Double Herbaceous borders, Arley Hall, Cheshire

So what makes a good border these days? A thought that dogged me on my recent visit to gardens predominantly in Cheshire. And what do we mean by border? Is a good border classed as a typical herbaceous border as seen at Arley Hall or has that doyenne of the Victorian grand garden lost its edge and been replaced with more relaxed and mixed planting?

Bluebell Cottage Garden, Cheshire

This border, well large square island bed, at Bluebell Cottage has almost the same range of plants as the famous double borders at Arley Hall and yet for me they have more vibrancy and make my heart sing more. But what is it about the second border that speaks to me – again and again this came up over the trip.  The Arley Hall borders are historic, allegedly the oldest double herbaceous borders in the country but they haven’t stood still in time as new introductions have come along the planting is refreshed. However, unlike the Bluebell Cottage plants the Arley Hall plants are staked within an inch of their lives.  Don’t get me wrong the staking is unobtrusive but it is there and the plants are standing to attention, all neat and tidy.  By contrast Bluebell Cottage has limited staking, if any, in fact the owner, Sue Beesly, advocates moving borders into the centre of the garden as the plant grow more upright away from shading fences, hedges and trees.  Maybe the freer movement of the plants is what appeals?

Abbeywood Estate, Cheshire

The Prairie Borders at Abbeywood Estate from a distance impress on their sheer audacious scale, colour and textures but they are essentially large blocks which can become a little flat when considered for any length of time. Again, many of the same plants are present here as in the top photos.

Abbeywood Estate, Cheshire

Here is a shot of the same borders but closer up and consciously taken to give interest to the picture.  The colours work well and harmonious and there is texture.  This is possibly bringing us nearer to a rationale for my preferences.  I had never considered that I liked harmony in the colours in a garden and have avoided colour themed gardens as too contrived but maybe there is something about colour harmonies that is important to a good border.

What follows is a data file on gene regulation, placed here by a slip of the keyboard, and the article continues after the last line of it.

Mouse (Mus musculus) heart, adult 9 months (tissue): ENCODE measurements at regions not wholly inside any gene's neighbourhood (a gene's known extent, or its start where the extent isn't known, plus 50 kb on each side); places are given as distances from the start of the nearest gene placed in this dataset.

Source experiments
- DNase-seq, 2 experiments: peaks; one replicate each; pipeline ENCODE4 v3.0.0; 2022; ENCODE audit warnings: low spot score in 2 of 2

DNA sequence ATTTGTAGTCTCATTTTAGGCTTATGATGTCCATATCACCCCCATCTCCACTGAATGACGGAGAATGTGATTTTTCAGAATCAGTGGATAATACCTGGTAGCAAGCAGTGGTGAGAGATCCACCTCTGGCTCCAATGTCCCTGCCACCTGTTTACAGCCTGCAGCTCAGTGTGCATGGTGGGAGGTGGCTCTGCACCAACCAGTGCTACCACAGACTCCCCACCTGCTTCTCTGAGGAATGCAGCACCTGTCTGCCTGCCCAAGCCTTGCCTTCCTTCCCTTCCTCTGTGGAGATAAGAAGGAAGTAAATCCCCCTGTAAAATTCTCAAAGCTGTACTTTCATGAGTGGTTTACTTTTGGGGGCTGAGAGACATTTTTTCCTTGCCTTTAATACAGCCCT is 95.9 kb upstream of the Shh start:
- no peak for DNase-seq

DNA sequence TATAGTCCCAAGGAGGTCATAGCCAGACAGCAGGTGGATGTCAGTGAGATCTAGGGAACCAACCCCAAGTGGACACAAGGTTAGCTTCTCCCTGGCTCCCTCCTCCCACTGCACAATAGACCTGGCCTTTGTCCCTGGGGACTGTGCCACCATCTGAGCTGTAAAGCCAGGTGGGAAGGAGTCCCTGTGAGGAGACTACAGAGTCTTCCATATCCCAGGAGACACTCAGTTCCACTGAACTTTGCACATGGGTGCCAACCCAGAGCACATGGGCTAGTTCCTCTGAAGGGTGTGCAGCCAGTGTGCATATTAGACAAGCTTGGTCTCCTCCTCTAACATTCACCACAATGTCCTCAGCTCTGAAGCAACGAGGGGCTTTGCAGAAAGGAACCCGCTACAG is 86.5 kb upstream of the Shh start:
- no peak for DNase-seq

Abbeywood Estate, Cheshire

And then there is texture and that often means foliage and I do love good foliage.  The tropical borders at Abbeywood Estate bowled me over so exuberant and masterfully constructed but again there is an element of harmony in the combinations of the colours here.

Trentham Gardens

I had high hopes for the Italianate Garden at Trentham, after all it has been designed by a top designer, but there was no quickening of the heart, no sighs and to be honest few photos taken (always a sign of disengagement).  Maybe it was the sheer scale that put me off but I think the planting is also too contrived for my taste – box hedging and fastigiate yews have never been my thing.

Trentham Gardens, Stoke on Trent

But the wildflower meadow planting was another thing altogether. Whilst there was a feeling that there was just too many white flowers in the planting the overall effect was loose, generous, floriferous and alive with insects.  You felt immersed in a world of flowers.

So it seems that the criteria for my perfect border is colour harmonies, texture, loose planting with minimum staking, and wildlife.

Grafton Cottage

Which brings us to the final garden of our trip, Grafton Cottage.  A tiny country cottage garden whose borders had consumed the instruction manual on planting a border, digested it and then spat it back out reconfigured.  Here we had colour harmony taken to a new level, possibly too far in some cases.  Borders of blues, purples and white; yellows, oranges and red; pinks and purples.  Textures, flower shapes, you name it the borders had it by the bucket load.

Grafton Cottage

It was quite breath-taking and you wondered how so much could be growing in such a small space.  Investigation showed that again staking was at the root of the success of this border.  Geranium flowers were lifted up from their normal sprawling mess and held upright allowing the flowers to be seen but also to take up less space. The same was true of the Dieramas which were held more upright than they would normally grow.  Maybe this was just too much – like a child who has gorged on an illicit box of chocolates I felt like I had experienced a huge sugar rush and then a sense of queasiness.

So what is the answer, what is the perfect border?  Well after a week with 36 obsessive gardeners my conclusion is that it is different for everyone. For some the formality and horticultural prowess of borders such as Arley Hall is something to aspire to;  others prefer the soft relaxed borders of Bluebell Cottage. For me I think it is a bit of all of the above – after all these are photos from the best gardens we saw – they each have something special, something to learn from, to take away and ponder but in the meantime the front border of Grafton Cottage with its mix of happy annual was a delight to my over stimulated mind.

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